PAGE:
By Nicholas Ibarra
Shamar Knox recently returned from a national golf opportunity in Philadelphia called the Game Changers Academy. The experience allowed him to think back on when he was younger and how he never would have thought he would be selected from among hundreds of thousands of kids to attend such an event.
Shamar, 16, was born in Staten Island, New York. When he was about 31/2, his mom, Tamara Knox, decided that it was best to move to Sacramento to escape a domestic violence situation and try and rebuild their life.
Shamar doesn’t remember much from those times, but with a little creativity, his mom discovered a way to capture some memories, as well as instill life lessons within Shamar that he could reflect on. About the time Shamar had reached kindergarten, his mom began to record and upload videos of him to YouTube. She recorded a video of Shamar reciting the poem “A Great Somebody” by Adrienne Sealy Hardesty and titled the video, “Shamar is Somebody,” to show him that he could play a positive role in society, be a good person, and that the situation he came from did not define him. Shamar is doing just that.
Shamar started golfing when he was 6 years old. He was introduced to the game by his mom’s old boss, Victoria Hendersen. She thought it would be a good idea to bring Shamar out to the golf course and hit a couple balls; he was hooked instantly.
Golf is expensive. But, with help from scholarships, Shamar was able to attend golf classes.
“At first I wasn’t really taking it seriously. I didn’t get the point of swinging a club and then trying to find a white ball somewhere on a course,” he said.
He started going to more classes and enjoying himself, which his coaches noticed. One day, he arrived at class and was gifted his first set of clubs by his coach, Sydney, whom he still talks to today.
“That moment was a real eye opener to all the opportunities that could be opened up in this sport,” he said, “especially being African American. You don’t see many African Amercans in this sport, at all.”
Shamar has been a member of First Tee, a youth development organization that helps kids build character through golf, for eight years. The character lessons learned empower participants through a lifetime of new challenges. The program creates active learning opportunities that build inner strength, resilience, and self-confidence. Attending First Tee has taught Shamar the importance of confidence, honesty, and patience, and how to apply those characteristics on and off the course.
First Tee has presented Shamar with many opportunities, including volunteering for the California Eagles, a Special Olympics program, where he works with kids with special needs and teaches them the game. But the greatest opportunity he has been given was the chance to attend the Game Changers Academy in Philadelphia.
The program selected 48 participants from a national pool of First Tee members. Over four days it focused on “D.E.I.” – diversity, equity, and inclusion. Participants learned what in their golf games needs improvement and held conversations about diversity and racism.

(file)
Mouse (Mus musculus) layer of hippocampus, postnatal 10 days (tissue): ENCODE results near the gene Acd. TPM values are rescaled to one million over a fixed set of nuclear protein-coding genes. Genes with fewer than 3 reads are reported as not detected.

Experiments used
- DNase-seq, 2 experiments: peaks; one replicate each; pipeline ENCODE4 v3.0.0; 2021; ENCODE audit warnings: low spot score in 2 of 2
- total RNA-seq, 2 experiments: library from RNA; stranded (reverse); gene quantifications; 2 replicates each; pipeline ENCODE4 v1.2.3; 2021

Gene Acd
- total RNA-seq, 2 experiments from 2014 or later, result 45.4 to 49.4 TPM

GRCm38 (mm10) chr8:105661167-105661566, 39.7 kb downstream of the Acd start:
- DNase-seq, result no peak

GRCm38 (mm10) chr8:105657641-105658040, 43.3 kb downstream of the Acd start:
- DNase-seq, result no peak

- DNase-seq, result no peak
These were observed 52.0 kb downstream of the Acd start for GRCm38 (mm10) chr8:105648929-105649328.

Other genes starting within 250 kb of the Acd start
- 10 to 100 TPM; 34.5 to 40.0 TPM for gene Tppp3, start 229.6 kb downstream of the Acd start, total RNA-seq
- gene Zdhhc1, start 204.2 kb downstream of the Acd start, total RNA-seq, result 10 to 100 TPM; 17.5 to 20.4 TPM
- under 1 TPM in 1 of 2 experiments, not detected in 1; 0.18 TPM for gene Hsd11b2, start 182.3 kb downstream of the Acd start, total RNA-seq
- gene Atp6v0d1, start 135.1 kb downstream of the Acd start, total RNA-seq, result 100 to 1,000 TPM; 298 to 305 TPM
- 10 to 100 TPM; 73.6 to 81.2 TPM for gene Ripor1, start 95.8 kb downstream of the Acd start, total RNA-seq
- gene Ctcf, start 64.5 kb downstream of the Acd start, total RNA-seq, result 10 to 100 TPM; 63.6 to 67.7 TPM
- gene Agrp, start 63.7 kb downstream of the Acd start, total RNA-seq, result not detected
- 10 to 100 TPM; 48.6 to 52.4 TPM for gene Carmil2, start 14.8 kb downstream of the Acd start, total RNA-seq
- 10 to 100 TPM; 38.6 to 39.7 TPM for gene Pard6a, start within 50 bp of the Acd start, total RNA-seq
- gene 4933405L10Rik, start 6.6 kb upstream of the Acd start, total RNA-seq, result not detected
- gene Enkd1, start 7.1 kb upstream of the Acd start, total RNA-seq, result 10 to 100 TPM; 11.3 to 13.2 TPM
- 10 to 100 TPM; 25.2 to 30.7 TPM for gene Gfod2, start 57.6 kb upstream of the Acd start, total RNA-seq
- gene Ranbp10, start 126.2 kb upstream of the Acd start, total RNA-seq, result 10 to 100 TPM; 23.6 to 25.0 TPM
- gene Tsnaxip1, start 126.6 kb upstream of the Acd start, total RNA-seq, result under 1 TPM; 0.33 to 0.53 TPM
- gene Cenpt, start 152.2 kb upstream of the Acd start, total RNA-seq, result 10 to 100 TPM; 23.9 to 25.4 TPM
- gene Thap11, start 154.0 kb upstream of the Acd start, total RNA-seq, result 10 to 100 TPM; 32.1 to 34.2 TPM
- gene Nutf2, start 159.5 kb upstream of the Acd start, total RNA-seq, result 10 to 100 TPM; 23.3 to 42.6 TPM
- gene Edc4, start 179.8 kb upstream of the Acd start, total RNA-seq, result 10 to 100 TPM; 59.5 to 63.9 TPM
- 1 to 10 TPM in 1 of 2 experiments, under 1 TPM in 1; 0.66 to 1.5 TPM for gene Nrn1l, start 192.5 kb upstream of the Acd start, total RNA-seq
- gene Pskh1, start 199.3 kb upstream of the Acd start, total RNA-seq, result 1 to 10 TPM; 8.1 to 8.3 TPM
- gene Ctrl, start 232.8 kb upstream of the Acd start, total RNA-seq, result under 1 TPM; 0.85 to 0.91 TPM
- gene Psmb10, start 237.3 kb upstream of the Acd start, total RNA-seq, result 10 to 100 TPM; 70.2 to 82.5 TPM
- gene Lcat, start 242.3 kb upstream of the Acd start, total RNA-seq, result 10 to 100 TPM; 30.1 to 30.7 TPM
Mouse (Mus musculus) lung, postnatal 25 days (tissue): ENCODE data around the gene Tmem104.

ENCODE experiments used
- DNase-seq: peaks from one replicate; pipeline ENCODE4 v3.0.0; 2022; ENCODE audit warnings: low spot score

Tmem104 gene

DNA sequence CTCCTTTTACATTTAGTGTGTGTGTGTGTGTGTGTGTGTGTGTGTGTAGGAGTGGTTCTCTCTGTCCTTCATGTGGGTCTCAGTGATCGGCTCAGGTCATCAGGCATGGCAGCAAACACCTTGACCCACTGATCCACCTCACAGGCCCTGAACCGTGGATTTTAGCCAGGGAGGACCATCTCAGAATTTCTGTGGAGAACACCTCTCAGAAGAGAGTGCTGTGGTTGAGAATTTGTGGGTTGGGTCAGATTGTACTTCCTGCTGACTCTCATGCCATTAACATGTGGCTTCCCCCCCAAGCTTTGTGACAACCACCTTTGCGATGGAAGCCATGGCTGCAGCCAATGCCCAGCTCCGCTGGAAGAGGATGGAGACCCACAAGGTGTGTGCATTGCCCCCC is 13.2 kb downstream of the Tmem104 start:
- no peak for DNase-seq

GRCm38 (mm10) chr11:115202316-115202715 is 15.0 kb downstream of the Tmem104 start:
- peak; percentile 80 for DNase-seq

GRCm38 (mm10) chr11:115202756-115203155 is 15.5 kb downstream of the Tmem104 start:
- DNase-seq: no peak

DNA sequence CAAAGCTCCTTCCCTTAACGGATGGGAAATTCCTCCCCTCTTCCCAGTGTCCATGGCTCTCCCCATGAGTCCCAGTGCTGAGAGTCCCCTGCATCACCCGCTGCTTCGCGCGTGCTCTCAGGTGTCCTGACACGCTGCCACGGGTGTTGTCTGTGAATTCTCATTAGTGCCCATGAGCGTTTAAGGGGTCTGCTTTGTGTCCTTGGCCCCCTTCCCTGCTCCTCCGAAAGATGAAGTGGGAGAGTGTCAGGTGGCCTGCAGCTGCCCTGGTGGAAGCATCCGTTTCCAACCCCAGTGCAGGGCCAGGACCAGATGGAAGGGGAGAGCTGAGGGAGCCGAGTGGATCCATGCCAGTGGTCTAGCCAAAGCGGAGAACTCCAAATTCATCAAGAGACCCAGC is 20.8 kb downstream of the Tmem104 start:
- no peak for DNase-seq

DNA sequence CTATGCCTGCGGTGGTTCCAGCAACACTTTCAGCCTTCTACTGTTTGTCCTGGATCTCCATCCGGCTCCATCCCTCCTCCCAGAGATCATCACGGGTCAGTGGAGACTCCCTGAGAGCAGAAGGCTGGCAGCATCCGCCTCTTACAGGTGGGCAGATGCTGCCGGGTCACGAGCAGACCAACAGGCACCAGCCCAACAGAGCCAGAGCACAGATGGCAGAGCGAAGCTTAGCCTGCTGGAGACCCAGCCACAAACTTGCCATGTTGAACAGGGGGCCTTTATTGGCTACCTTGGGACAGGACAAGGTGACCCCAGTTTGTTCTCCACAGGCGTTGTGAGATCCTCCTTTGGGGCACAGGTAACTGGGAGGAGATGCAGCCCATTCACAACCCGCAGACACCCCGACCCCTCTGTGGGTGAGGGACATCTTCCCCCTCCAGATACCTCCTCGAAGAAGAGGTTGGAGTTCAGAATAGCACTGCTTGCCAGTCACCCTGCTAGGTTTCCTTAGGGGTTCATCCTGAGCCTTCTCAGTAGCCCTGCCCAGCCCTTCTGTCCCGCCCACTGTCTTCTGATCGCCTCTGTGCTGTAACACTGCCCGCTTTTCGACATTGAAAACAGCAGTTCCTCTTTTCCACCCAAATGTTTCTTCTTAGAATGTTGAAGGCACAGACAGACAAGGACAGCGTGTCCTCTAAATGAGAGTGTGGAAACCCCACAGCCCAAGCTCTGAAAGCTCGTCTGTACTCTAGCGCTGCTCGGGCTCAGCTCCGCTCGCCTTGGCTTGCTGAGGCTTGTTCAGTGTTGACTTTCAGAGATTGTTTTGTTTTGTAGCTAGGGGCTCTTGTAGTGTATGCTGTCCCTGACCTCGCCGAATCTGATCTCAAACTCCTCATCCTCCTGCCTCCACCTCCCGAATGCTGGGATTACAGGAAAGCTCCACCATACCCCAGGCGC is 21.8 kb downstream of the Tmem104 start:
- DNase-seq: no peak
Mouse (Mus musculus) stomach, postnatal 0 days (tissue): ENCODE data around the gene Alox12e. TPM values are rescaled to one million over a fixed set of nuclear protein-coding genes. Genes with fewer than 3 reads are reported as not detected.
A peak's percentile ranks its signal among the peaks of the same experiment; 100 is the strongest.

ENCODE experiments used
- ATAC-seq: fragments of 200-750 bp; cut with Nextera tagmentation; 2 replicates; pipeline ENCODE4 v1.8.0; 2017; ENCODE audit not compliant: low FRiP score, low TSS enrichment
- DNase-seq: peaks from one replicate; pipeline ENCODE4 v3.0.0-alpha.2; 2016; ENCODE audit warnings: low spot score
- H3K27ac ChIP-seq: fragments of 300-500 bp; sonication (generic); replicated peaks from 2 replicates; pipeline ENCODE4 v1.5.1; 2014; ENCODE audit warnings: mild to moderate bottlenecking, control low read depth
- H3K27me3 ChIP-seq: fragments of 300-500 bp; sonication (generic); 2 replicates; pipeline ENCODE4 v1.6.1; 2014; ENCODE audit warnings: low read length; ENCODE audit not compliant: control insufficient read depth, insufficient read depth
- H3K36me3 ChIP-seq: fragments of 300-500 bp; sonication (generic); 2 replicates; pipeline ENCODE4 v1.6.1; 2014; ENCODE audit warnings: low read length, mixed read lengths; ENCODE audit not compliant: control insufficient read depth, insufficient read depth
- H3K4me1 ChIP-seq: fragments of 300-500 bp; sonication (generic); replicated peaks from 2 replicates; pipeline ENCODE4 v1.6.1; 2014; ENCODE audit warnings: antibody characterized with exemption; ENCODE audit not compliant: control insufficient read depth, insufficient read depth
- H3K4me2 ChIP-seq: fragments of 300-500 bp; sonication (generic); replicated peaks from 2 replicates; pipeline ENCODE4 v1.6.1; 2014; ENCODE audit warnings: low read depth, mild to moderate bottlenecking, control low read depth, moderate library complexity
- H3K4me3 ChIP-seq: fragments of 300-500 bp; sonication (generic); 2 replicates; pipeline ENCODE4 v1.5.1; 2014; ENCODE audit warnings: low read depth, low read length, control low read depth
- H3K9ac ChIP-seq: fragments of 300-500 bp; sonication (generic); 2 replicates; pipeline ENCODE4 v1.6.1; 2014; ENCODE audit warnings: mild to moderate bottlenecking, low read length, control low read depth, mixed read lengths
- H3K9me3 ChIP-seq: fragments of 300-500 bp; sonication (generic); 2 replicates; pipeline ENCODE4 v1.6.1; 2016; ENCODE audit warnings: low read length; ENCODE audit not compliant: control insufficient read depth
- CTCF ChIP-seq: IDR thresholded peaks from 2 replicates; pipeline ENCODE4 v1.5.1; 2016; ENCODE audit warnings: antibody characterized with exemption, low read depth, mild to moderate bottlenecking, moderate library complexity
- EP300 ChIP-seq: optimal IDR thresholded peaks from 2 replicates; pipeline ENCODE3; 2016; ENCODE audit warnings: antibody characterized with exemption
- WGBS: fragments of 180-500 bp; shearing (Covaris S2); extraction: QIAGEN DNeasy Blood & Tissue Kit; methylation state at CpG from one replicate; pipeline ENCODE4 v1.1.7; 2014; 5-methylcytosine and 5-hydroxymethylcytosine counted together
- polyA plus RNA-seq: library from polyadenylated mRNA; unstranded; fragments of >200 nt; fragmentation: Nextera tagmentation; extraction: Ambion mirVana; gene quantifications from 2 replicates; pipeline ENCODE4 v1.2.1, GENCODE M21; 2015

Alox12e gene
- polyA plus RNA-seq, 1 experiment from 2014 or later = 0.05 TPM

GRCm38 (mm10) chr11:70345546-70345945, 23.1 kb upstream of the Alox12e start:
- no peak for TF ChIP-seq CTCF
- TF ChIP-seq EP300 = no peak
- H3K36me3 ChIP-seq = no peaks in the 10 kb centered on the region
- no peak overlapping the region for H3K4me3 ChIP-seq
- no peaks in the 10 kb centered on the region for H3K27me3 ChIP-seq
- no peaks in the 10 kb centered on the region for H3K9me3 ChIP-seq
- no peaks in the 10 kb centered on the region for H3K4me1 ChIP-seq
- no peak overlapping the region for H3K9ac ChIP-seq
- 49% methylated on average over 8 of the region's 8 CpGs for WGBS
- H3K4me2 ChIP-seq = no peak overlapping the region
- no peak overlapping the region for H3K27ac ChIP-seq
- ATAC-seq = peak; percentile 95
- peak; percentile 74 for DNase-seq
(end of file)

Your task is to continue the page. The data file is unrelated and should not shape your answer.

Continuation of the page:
“It was an all-around amazing experience,” Shamar said. “It was interesting to hear everyone’s – kids from all races – points of view on racism and diversity and know that they have an understanding of what it is. We had very deep conversations that kids my age would normally never have at school.”
The biggest challenge Shamar faces is diversity. At the many tournaments that he attends, he is often the sole African American, but he does not let it get to him.
“I’m there to live my best life and have fun on the course. That’s what golf is to me,” he said.
Shamar, a junior at McClatchy High School, has many aspirations. But his most immediate is to attend Stanford on an academic scholarship and play golf, while majoring in mechanical engineering and minoring in marketing.
After college, he hopes to receive his PGA tour card, which would make him a professional golfer. If that does not pan out, he would love to apply his future mechanical engineering degree to a career in car manufacturing and design.
He said, “There are a lot of blessings in my life that I never would have imagined to happen and I think it attributes to the video that my mom made about me being a “great somebody”, my family, and God. The pieces are now starting to come together.”
- His favorite club to hit is his driver.
- He has a 5 handicap. The average golfer has a handicap of 20. (The lower the number, the better the golfer.)
- He loves teaching golf and avidly volunteers for several foundations through First Tee.
- He started a YouTube channel, “Knox Talks,” where he speaks with people in the community about their experiences during the pandemic and spreads a message of hope, positivity, and solidarity.
- He is a “fishkeeper” and owns more than 100 fish, which he stores in aquariums at his house.
- His dream car is a 2019 Lamborghini Huracan.